To find out more about all these projects, how he got there, and how many times his bulldog Daffodil will show up in these books, we chatted with Cosby:
MTV Geek: For those who don’t know you, give ‘em a little introduction – what’s your background?
Nate Cosby: Hello. I’m Nate Cosby from Columbus, Mississipi. I was an editor at Marvel for a while. I oversaw THOR THE MIGHTY AVENGER, THE WONDERFUL WIZARD OF OZ, PET AVENGERS, MARVEL ADVENTURES SPIDER-MAN and SUPER HEROES, SENSE & SENSIBILITY, PRIDE & PREJUDICE, FRANKLIN RICHARDS, MINI-MARVELS, DAMAGE CONTROL aaaand like a bazillion other things. I was Associate Editor on also worked on AGENTS OF ATLAS, WORLD WAR HULK, INCREDIBLE HERCULES, WHAT IF…? ?…and I edited the Custom Publishing projects (tie-ins to the Iron Man and Hulk flicks, the Eminem/Punisher project for XXL Magazine, etc).
I’ve also been a producer/writer for children’s television on PBS, and written a few storybooks/movie novelizations for Disney. These days…I write and edit other stuff while my bulldog (Daffodil) sleeps beside me.
Geek: At Marvel, what I always heard from people was this surprise that this “dude” was in charge of the All-Ages titles… Did you ever wish you were a cuddly old guy with glasses on the end of your nose and beard? Or were you fine with that dichotomy?
NC: I dunno, I can embrace my inner Comic Book Geek when I need to (I can ’ll talk about The Life & Times of Scrooge McDuck for hours). I’m passionate about a lot of things that don’t necessarily mix… Hip-hop, college football, romantic comedies, long-distance running, accessible storytelling, meat…When I started at Marvel, I actively worked to be placed in the All-Ages department. All-Ages books are really important to me… You’re making something that can entertain young people whose perception of a narrative is still developing, as well as veteran fans with experience in entertainment absorption. It’s a strange, tricky, fun thing to do, especially when you’re trying to make it personal and clever, not dumbed-down.
Geek: Skipping ahead, it seems your new projects are playing to all your strengths: the “dude” side, and the strong love for all-ages projects. Yes? No? Maybe?
NC: I love playing with genres and projects with different demographics. If I hit a wall on an adult conspiracy project, I’ll jump over to a book for kids. Or if I’m feeling too sappy and sugary on a romantic story, I’ll hop over and tinker with a crazy action script. I don’t feel the need to limit myself to one genre or demographicspeed. It’s all storytelling to me.
Geek: You also seem to really be easing into things. I know you have a lot of projects in the works – which we’ll get to in a second – but rather than saying, “Here I am, I’m launching my own solo projects right off!” You’re editing two anthologies, and co-writing a book. Was that the plan, or is that just how things worked out?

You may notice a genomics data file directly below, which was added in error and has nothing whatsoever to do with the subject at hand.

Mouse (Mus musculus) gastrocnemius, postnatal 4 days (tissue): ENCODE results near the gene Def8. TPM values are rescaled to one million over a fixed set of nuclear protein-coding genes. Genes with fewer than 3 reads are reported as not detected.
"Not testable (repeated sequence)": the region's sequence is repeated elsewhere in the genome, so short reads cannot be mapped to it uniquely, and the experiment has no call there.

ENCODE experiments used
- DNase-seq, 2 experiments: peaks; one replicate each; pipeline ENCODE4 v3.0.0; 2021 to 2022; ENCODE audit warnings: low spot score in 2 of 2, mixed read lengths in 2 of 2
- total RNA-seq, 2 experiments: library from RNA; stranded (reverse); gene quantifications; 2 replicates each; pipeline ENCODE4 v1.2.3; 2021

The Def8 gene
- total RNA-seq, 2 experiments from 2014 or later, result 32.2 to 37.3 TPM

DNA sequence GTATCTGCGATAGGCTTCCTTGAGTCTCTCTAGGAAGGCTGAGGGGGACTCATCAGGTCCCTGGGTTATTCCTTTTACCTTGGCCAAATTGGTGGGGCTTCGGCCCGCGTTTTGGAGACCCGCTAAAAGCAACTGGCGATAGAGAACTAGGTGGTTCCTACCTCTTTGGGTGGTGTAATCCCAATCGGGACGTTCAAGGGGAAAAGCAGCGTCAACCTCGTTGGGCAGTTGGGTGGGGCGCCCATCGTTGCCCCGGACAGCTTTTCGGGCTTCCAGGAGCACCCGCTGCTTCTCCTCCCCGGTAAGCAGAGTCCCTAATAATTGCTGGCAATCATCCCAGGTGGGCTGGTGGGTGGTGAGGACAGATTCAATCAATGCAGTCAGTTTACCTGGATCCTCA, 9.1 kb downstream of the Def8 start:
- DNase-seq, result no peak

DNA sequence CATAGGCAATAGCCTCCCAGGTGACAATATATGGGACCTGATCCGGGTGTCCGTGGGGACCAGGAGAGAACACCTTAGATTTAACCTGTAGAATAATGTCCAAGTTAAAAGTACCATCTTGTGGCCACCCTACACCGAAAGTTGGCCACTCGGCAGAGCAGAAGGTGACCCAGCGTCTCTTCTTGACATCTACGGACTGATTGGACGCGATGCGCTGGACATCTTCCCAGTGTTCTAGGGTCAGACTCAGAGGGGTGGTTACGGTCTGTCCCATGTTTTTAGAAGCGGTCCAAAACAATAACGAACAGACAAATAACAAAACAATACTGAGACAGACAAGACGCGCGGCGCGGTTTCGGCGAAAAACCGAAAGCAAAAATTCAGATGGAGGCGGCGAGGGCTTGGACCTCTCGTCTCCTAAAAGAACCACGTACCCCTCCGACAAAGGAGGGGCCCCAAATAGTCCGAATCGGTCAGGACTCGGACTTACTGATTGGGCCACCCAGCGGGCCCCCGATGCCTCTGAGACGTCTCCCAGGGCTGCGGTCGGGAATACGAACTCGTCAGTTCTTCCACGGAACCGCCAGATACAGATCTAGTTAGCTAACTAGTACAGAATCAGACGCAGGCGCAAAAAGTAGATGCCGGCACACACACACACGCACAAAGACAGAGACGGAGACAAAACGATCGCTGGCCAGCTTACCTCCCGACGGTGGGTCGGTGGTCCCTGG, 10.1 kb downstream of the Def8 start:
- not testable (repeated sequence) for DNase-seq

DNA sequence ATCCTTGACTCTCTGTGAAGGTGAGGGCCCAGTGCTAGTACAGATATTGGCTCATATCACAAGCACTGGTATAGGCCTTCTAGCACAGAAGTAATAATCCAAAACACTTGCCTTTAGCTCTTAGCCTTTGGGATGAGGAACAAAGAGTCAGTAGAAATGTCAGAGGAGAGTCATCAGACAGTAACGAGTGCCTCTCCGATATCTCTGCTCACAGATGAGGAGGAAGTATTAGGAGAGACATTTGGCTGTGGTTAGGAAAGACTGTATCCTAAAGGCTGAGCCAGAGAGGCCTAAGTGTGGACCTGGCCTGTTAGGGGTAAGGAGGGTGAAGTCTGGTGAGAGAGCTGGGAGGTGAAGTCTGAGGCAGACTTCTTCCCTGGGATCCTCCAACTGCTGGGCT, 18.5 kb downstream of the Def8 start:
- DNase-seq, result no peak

NC: I was offered an offered an opportunity to help develop a couple projects for TV, which kept me busy at first. But after a couple months, my comic itch got to tingling, so I started scratching out a few ideas in my spare time, talking to people I knew at other companies, listening to a few offers. Everything I’m doing, both announced and still-being-developed, has grown pretty organically. Taking a little time off comics was good for me, let me clear my head, get off the never-ending comics-production carousel and , make a long-term plan. It’s been really positive so far.
Geek: When you left Marvel, how much of this was in motion, or was it all vague plans?
NC: All three of the projects announced at WonderCon started after I left Marvel. Stephen Christy (Archaia Editor-In-Chief and Future Abercrombie & Fitch t-shirt model) and I were interns together at Marvel, and we’d talked for a while about me being involved with Archaia somehow, which turned into Storyteller and Immortals. With Pigs, Ben McCool and I knew we wanted to co-write something together, but we didn’t put any real effort into it while I was editing him at Marvel.
Geek: It’s also a bit of a surprise that you didn’t make a hard left turn into just writing… Why keep with editing? What draws you to it?
NC: I’d consciously opted to not edit for a while, and just focus on writing. But The Storyteller was a childhood passion of mine, so there was NO WAY I could turn it down. Plus I get to write one of the stories, so it’s a hybrid project.
T’be honest, I don’t see a huge distinction between editing and writing. There are different facets to the jobs, but they can both be about world-building, story-shaping, confidence-instilling, and project control and quality controlassurance. Whether I’m the one that comes up with the story and write it myself, or a writer and I develop a project together that I oversee…I’m about making good stories, no matter what my credit is.
Geek: Let’s talk chronology… As far as I understand it, you set up Storyteller first, and then based on having a good time with that, took on Immortals – is that correct?
NC: Yeah. You have to understand, Stephen Christy (Archaia Editor-in-Chief) is a gorgeous piece of man. How can you say no to someone whose smoldering eyes seem to dance and glisten by firelight?
Archaia’s been great. I’m working with creators I love working with, they let me handle day-to-day stuff in the way I feel most comfortable, and the whole Archaia team’s super-positive and supportive. Neither Storyteller or Immortals feels like work… Hell, I got to shake Henry Cavill’s hand a couple dayswhile ago. Archaia let me meet Superman!